GLAAD Media Awards: "Freedom Fighter" Madonna Talks Special Connection With Gay Fans

Bryan Bedder/Getty Images for GLAAD
Madonna

After accepting her Advocate for Change Award, the pop superstar opened up about her adoration for the LGBTQ community and using her platform to champion marginalized groups: "It's a total reciprocation."

The New York ceremony of the 2019 GLAAD Media Awards took place Saturday at the Hilton Midtown, where actors, musicians, news personalities and more gathered to celebrate fair, accurate and inclusive representations of the LGBTQ community and the issues that affect their lives.

Although everyone from Sarah Jessica Parker to the cast and creators of FX's Pose attended the starry affair, no one shone brighter than the Queen of Pop herself, Advocate for Change honoree Madonna. Even before she appeared seemingly out of nowhere toward the end of the event, silently slipping into her seat during an emotional speech from GLAAD CEO and president Sarah Kate Ellis, Her Madgesty's name dominated red carpet conversations.

The evening's host, RuPaul's Drag Race alum Shangela — who at one point in the ceremony donned a cone bra bodysuit in homage to Madonna — told The Hollywood Reporter that the "Express Yourself" singer's award was long overdue.

"Madonna has stood with us for so many years. She's been an icon, an advocate, an ally. And I am very thankful to be here to not only join GLAAD in honoring her tonight but to celebrate all of her legacy," said Shangela, adding that support for the LGBTQ community from superstars like Madonna and Beyonce — who was honored with husband Jay-Z at GLAAD's Los Angeles event last month — is crucial.

She explained: "It means a great deal to the gay community as a whole because when you have someone who is so visible in the media, that so many people look up to and to hear them say, 'This is what's right in the world: Equality is right. Love is love.' When they do that, they start a chain reaction that helps us all out in the end."

Madonna made herself a visible ally and vocal advocate for the LGBTQ community nearly four decades ago. At the very start of her career in the 1980s, she became one of the first notable names in entertainment to speak openly about the HIV/AIDS crisis that ravaged the gay community, demanding action when the epidemic was often ignored. Through AIDS benefit concerts and her creation of a benefit dance marathon, Madonna raised millions for those suffering from the life-threatening virus. In recent years, the performer has also publicly decried anti-LGBTQ laws in countries such as Malawi, Romania and Russia.

Madonna's efforts were cited by her pals and presenters Anderson Cooper, Rosie O'Donnell and Mykki Blanco, each of whom shared their fondest memories of the pop icon championing LGBTQ people before calling her to the stage to accept her award. As Madonna — dressed in a black matador-style pantsuit with sparkling embellishments — made her way to the podium, the entire crowd rose to their feet, clapping and cheering loudly as her new song, "I Rise," reverberated throughout the room.

When the noise died down, Madonna launched into a powerful oration in which she described losing close friends — including her beloved ballet teacher, Christopher Flynn, former roommate Martin Burgoyne and artist Keith Haring — to HIV/AIDS. "The plague that moved in like a black cloud over New York City and in a blink of an eye," she said as she snapped her fingers, "took out all of my friends … I decided to take up the bullhorn and really fight back." She continued, "Fighting for all marginalized people was a duty and an honor I could not turn my back on, nor will I ever."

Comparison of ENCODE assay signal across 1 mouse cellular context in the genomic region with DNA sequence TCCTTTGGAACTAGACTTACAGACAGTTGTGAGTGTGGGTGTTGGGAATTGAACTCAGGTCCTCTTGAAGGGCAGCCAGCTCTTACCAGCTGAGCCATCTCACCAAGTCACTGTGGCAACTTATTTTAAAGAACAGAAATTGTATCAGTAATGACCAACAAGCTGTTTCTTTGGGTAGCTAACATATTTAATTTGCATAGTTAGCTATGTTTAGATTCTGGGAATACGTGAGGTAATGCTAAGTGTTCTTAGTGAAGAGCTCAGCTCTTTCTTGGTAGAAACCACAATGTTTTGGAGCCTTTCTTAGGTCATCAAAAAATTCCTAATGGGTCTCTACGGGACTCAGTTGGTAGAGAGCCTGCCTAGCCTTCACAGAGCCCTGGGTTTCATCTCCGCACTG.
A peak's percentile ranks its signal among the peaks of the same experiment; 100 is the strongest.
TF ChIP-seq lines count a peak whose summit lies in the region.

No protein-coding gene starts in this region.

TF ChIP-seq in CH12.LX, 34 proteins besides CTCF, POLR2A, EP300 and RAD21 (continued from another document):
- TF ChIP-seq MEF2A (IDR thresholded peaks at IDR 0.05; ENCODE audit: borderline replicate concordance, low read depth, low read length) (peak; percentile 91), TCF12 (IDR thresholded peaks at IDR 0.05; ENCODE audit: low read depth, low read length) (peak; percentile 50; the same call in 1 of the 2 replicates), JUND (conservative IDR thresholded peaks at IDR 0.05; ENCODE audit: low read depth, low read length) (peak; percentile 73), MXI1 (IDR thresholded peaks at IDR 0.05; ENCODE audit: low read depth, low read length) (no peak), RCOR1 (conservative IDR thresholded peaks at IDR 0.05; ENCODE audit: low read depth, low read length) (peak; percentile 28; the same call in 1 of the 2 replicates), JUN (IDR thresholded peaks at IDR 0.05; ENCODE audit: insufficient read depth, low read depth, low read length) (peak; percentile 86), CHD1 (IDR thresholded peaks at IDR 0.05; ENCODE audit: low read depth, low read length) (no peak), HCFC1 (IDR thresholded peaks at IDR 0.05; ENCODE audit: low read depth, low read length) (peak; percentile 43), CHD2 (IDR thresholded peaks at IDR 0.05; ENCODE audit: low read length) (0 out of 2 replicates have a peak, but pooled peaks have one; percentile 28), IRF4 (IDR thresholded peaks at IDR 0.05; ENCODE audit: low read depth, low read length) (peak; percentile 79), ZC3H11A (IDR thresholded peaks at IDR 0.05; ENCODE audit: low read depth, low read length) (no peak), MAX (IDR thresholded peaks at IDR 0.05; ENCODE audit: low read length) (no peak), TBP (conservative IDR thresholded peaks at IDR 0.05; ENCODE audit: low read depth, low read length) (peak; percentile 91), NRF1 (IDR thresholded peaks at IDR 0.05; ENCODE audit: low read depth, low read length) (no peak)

Madonna closed out her speech with this line, referencing her upcoming 14th studio album, Madame X, for which she announced on Monday an accompanying theater tour: "As soon as you really understand what it means to love, you understand what it takes to become a human being and that it is every human’s duty to fight, to advocate, to do whatever we can and whatever it takes. Madame X is a freedom fighter."

After the show, Madonna elaborated on the sentiments she shared in her speech with THR and a select group of media outlets. Asked to detail the moment in her career she knew the LGBTQ community had a special connection with her and her work, the Grammy winner said that a tight bond was already formed prior to releasing her debut single, "Everybody," in 1982.

"Oh, gosh. Pretty much when I first got to New York and I started going to dance auditions and meeting other artists [and] dancers. A large amount of the dancers that I befriended were gay men who embraced [me]," she recounted to THR. "Coming from Michigan, I think people were a little bit put off by my outspokenness and my straightforward frankness. And [the LGBTQ community] embraced it. That was kind of how we hit it off."

Aware of how her music and advocacy has positively affected the lives of LGBTQ people, Madonna went on to say that she has also greatly benefitted from that portion of her fan base both as an artist and as a human being. "It's a total reciprocation because, like I said in my speech, they made me feel not afraid to be different. And then I made them feel not afraid to be different," she said. "And then I was blown away by people's bravery and courage and outspokenness and not bowing down to fear. And that, in turn, inspired me. So, it's just a full-on reciprocation, nonstop."

Along with Madonna, Andy Cohen was honored at Saturday's GLAAD Media Awards. The Bravo host was the recipient of the Vito Russo Award, given to out LGBTQ media professionals who have made a significant difference in promoting equality for the LGBTQ community.

New York's GLAAD Media Awards will air Sunday at 8 p.m. ET on Logo. See the full list of winners here — and watch Madonna's acceptance speech below.